By Andy Gensler
Guess which of the following about Dan Griffis is true:
1) He has won three Indianapolis 500 trophies and one Daytona 500 trophy.
2) As the Target brand’s “curator of pop culture,” he worked with Imagine Dragons on their groundbreaking $10 million live Grammy ad.
3) He loves old school hip-hop and saw N.W.A’s 1989 show at Joe Louis Arena in Detroit, which erupted into a riot.
4) At 22, he suffered a life-threatening-and-changing surfing injury, breaking his neck and coming within 1/32 of an inch of being paralyzed.
5) He led an Oak View Group team that in the last year closed nearly a billion dollars in naming rights deals, the majority during a global pandemic and economic crisis.
6) All of the above.
“It’s a confluence of people at the same time all thinking about the problem similarly and differently to get it to a point where it continues to move,” said the all-of-the-above plus modest Griffis, 47, in sharing the credit for his team’s naming rights success over the last year. “It evolves and moves again and evolves and changes with people who are good at what they do and who figure out a way.”
Most naming-rights deals develop over 10 to 12 months, he said.
The flurry of headline-grabbing agreements includes a $130 million deal for Austin’s Moody Center in November; a $40 million deal in March for Subaru Park in Chester, Pa., for the Philadelphia Union; a $125 million deal for Manchester, England’s Co-op Live arena; and two blockbuster deals in major U.S. markets: $350 million for UBS’ naming rights to the New York Islanders’ arena at Belmont Park, and an innovative deal for $300 million to $400 million for the Amazon-backed Climate Pledge Arena for the former KeyArena in Seattle.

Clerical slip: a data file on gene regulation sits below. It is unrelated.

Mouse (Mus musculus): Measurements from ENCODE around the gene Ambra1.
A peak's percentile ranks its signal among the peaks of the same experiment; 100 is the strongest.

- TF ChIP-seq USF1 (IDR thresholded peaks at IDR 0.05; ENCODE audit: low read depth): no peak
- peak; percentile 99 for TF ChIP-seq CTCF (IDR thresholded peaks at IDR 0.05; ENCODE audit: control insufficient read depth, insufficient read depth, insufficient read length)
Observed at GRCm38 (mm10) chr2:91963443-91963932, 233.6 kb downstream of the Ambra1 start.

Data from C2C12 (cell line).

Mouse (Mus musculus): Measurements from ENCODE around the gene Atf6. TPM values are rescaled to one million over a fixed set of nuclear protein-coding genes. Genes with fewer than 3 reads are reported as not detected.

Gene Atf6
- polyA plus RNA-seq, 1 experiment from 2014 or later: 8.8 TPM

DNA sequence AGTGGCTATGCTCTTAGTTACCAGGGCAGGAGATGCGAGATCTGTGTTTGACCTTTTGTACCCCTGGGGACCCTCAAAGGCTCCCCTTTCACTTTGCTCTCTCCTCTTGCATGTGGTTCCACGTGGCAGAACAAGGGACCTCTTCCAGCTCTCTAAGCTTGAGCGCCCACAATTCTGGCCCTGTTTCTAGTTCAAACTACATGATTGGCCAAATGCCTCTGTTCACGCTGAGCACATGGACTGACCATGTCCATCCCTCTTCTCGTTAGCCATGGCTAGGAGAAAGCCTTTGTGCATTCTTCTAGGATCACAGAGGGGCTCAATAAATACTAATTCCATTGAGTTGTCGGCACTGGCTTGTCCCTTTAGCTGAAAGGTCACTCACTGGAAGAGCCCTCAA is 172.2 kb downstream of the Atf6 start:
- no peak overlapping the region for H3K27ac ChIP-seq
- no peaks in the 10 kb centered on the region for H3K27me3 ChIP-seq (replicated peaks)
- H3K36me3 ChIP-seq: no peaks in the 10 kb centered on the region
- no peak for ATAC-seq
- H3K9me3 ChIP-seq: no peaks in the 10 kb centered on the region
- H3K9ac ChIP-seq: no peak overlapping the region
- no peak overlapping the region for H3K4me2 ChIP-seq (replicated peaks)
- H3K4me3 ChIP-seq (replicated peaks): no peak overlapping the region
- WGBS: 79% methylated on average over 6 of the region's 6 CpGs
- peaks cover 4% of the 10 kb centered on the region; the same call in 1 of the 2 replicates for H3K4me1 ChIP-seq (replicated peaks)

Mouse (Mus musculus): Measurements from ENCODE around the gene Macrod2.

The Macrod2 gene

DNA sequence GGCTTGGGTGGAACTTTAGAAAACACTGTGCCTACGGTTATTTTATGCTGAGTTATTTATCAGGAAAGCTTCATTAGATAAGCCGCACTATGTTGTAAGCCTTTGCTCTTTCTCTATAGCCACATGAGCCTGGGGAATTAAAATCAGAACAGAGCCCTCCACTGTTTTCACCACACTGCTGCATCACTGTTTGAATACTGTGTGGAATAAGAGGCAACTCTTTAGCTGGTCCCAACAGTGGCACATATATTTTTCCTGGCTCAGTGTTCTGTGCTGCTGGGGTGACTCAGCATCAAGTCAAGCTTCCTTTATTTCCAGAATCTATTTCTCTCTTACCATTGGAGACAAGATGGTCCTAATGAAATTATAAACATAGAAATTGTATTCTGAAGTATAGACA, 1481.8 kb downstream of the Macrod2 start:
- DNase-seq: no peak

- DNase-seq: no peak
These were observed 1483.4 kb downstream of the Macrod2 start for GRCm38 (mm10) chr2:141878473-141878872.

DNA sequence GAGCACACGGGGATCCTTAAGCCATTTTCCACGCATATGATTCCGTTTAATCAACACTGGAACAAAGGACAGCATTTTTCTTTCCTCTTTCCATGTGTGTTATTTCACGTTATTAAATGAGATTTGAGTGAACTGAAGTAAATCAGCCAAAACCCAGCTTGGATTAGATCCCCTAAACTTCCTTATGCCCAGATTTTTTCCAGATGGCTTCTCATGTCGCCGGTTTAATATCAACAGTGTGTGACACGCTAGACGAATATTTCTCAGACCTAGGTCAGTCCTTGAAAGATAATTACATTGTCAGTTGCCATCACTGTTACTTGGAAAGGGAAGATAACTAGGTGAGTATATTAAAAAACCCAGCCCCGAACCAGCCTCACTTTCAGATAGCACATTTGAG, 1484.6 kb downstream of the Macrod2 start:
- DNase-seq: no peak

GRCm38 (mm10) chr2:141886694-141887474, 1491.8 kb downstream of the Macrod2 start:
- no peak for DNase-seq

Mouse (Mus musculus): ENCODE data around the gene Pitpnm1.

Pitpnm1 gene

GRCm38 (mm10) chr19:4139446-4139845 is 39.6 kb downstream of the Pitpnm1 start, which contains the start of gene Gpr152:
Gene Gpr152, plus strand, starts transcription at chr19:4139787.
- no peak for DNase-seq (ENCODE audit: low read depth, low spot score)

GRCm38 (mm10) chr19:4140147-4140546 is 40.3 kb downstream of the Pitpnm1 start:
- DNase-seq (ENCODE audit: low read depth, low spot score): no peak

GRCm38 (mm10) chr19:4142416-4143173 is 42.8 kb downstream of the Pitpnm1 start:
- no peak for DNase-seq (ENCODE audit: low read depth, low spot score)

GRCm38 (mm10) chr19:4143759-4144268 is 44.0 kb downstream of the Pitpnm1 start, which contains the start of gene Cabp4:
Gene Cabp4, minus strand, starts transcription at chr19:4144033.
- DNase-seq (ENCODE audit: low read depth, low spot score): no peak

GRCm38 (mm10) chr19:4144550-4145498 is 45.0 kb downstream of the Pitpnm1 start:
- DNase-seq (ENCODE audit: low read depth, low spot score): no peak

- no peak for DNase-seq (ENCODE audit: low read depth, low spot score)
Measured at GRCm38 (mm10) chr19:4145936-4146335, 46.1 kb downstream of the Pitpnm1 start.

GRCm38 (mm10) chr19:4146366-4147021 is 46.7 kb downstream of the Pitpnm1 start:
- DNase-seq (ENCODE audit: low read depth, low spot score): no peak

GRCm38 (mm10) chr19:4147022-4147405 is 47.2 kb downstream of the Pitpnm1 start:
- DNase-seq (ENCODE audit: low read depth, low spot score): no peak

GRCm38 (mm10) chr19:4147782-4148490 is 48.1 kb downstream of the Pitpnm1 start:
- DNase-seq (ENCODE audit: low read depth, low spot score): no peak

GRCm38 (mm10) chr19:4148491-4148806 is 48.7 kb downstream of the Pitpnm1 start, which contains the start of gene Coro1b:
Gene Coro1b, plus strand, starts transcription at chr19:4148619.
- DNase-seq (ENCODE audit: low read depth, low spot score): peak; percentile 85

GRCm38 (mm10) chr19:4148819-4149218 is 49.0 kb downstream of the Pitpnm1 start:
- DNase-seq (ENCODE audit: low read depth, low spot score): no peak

“They said no to us four times in that process,” Griffis said of the Climate Pledge deal. “(Our team) flipped the script and had this idea around a philanthropic initiative as being the lead horse because the feedback we were getting from Amazon is that they just don’t put their name on things.”
With that in mind, Griffis and his team recognized naming rights could have a purpose beyond branding and selling. “There was a unique opportunity in the city of Seattle, which is very philanthropic and has a very strong community bond,” he said. “You have a narrative in sports and entertainment that’s not being told right now in sustainability. Venues have earned LEED certification before and tried to use it as a proof point, but that’s not nearly enough. No one’s really challenged the industry to say, ‘We can do better.’ It was Tim and Tod Leiweke who continued the push to say, ‘We can do better.’ It was the (leadership teams) who continued the push to say, ‘We can do better.’ And Amazon pushing to say, ‘Could you do this or could you change that or could this happen?’ Once you start removing all the roadblocks … it will happen.”
Griffis, who earned his marketing and sales stripes working for Chip Ganassi Racing (hence the racing trophies) and as VP of marketing for Target (Imagine Dragons) before five years ago becoming one of OVG’s (VenuesNow’s parent company) first hires, embraces some holistic and Zen-like philosophies that may help explain his successes.
“I have always built my career off of mutually beneficial outcomes and believe in that concept from the beginning,” he said.
He also believes strongly in having a surplus in his karmic bank account. “I’ve adopted a macro-philosophy of building relationships with a focus on making significantly more relationship deposits than withdrawals and believe over time that concept serves you well — especially being in this type of role,” he said.
Griffis cites the words of one of his mentors, Gregg Steinhafel, former Target chairman and CEO. Steinhafel “always spoke about trying to be at the intersection of preparation and opportunity and if you can position yourself in life at that moment, you’re going to have a greater probability of success over time,” Griffis said.
To wit, on the day of his interview, OVG and Griffis announced a new deal to find a new naming rights partner for the Mercedes-Benz Superdome in New Orleans.